At 10:59 yesterday morning, The Abbey Theatre announced that tickets would go on sale for The Great Hunger, a production that was put on hold due to government guidelines. The new guidelines that went into effect Tuesday evening finally made the show possible. At 12 Noon, tickets went on sale. Actually, 12:03, if we’re counting. And we should count. By 12:10, The Abbey’s allocation of tickets was sold out, and a minimal scattering of tickets was still available on Dublin Theatre Festival’s website. By 12:20, you could see a random date pop up here and there, probably from people who couldn’t get their payment method to go through in the allotted time. And by 12:30, there was not a single ticket left.
Right now, our sector is about numbers.
188 days. The number of days the Live Events Sector has been closed. 135 Million Euros is the number the National Campaign for the Arts is asking the government to fund Arts Council Ireland for in 2021. NINE – the number of points in EPIC’s pre-budget submission. 89% the percentage of artists struggling with financial uncertainty.
THREE. The number of deaths due to Covid yesterday. 357 the number of new cases yesterday. TWO – The level of the government’s Plan for Living that Ireland is at right now – and allows up to 50 patrons in pods of up to six in smaller venues where 2 meter social distancing is implemented. Outdoor events can have 100 patrons, but stadiums with a minimum capacity of 5,000 can have 200 patrons. Now if we enter level 3, those numbers drop significantly. Or worse, Level 4 – we are essentially back into a lockdown.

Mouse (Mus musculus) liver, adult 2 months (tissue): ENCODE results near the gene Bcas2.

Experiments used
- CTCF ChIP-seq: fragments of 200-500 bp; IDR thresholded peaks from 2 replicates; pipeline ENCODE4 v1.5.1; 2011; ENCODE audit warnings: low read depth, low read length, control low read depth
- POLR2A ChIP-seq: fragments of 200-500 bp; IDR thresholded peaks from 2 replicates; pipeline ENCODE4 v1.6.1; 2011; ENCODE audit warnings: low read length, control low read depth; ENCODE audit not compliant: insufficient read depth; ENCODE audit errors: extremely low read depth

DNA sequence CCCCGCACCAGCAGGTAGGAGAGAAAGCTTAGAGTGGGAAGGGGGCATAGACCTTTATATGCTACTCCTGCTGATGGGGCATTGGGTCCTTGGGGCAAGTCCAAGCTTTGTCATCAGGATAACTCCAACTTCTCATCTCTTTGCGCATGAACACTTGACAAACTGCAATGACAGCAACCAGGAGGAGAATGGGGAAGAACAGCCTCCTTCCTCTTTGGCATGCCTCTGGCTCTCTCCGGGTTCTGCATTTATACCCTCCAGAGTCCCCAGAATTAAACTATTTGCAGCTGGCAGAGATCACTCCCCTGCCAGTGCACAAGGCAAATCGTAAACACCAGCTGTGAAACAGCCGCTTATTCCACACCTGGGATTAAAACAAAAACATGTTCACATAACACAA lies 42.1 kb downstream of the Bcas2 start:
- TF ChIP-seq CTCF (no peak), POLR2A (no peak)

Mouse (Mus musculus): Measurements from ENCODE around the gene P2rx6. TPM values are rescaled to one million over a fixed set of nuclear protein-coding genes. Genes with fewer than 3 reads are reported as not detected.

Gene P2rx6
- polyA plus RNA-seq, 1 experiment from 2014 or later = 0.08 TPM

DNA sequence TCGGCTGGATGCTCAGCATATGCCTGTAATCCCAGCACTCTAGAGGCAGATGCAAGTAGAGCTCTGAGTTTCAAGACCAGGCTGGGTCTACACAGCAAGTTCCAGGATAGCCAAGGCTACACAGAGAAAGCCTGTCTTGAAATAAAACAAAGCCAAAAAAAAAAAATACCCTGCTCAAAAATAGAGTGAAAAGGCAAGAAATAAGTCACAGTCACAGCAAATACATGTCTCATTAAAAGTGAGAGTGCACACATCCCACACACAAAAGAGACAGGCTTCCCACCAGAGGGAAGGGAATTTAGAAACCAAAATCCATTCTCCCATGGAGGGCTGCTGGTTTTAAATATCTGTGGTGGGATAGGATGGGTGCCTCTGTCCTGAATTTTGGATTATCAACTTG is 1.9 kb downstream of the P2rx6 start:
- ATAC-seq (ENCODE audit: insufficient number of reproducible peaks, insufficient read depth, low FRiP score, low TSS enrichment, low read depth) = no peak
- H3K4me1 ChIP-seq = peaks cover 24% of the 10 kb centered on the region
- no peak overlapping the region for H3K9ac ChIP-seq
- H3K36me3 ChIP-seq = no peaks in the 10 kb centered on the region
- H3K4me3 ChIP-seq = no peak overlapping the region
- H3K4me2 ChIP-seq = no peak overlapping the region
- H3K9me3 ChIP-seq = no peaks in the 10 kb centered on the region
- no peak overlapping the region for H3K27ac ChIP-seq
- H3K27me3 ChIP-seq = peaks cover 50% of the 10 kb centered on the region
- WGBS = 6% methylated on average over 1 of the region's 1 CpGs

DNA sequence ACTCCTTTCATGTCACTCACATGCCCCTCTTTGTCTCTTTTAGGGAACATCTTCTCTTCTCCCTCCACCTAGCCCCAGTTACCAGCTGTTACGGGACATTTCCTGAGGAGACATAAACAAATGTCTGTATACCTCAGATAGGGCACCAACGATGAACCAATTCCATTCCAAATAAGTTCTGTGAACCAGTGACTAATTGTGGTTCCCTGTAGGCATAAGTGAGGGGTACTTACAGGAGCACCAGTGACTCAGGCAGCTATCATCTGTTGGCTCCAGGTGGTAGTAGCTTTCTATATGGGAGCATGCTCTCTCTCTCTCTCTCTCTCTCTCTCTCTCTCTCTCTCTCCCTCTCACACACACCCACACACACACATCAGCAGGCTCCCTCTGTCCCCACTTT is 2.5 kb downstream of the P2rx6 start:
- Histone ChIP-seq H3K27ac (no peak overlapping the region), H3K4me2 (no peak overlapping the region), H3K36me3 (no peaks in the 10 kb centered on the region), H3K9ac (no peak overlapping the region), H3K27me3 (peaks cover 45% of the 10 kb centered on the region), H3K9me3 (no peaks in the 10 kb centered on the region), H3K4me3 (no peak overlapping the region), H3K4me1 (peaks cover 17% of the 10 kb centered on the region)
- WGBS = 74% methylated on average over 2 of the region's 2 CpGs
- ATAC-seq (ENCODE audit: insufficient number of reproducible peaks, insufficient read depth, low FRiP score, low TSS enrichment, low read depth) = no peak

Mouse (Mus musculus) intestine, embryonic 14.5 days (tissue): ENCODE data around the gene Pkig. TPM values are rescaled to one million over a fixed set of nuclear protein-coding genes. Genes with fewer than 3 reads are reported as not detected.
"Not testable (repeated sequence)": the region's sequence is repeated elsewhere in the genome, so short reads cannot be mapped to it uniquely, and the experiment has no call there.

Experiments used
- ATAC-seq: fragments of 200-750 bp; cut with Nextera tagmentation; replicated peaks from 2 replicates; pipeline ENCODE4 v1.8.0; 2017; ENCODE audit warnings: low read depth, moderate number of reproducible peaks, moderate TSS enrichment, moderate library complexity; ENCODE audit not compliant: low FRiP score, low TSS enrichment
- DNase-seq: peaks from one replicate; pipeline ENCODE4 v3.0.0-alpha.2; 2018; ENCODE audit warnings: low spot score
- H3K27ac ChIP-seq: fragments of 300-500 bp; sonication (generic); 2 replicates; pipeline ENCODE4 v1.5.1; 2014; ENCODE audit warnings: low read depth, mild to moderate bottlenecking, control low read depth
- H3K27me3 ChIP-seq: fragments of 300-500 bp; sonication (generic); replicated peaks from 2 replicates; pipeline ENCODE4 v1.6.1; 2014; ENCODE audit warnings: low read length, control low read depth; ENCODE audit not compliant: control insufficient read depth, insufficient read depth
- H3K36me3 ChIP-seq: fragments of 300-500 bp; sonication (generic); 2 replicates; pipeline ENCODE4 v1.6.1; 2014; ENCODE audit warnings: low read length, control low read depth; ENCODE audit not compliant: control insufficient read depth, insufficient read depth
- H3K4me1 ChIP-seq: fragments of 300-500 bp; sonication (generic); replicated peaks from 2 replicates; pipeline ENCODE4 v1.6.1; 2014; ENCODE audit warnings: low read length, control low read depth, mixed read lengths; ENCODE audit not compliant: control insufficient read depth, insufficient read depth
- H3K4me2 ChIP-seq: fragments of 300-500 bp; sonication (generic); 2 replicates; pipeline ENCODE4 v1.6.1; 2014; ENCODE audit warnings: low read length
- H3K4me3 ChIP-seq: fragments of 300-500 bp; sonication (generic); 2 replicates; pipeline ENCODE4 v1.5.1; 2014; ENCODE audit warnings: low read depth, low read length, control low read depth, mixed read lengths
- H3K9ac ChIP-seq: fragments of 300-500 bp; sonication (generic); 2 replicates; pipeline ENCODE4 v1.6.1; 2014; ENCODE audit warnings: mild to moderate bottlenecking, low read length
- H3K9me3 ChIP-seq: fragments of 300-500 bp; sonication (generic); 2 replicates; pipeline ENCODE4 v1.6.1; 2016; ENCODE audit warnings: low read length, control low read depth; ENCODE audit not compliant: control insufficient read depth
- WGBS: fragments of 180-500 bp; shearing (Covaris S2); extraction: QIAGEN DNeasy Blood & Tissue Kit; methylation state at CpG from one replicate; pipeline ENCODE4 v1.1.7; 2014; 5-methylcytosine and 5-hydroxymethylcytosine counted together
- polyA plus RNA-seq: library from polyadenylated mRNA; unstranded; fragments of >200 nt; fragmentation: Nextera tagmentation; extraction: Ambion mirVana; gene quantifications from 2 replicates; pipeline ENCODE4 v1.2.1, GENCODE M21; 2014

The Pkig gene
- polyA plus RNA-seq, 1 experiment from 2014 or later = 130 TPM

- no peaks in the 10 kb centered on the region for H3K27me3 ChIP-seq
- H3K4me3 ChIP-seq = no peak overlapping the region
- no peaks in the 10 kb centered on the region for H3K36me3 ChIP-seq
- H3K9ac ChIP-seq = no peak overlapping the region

But here in Dublin, we’re in Level 2.5 right now. We can tilt either way.
The excitement of the 10 minute sale of tickets for The Great Hunger, can easily turn to larger numbers of deaths, more restrictions, more waiting. The excitement of the over 700 events of Culture Night, can quickly turn into zero events, more restrictions, more waiting.
So let’s be smart. Let’s be diligent. Follow the guidelines. Encourage your friends and family not to give up and to continue to follow the guidelines as well. If we don’t, 188 could easily become 250, or 365 days that our sector is closed. We’ve got a long road ahead of us, a long road of recovery, but our actions as a sector, as a country, as people, will determine just how long this recovery will take.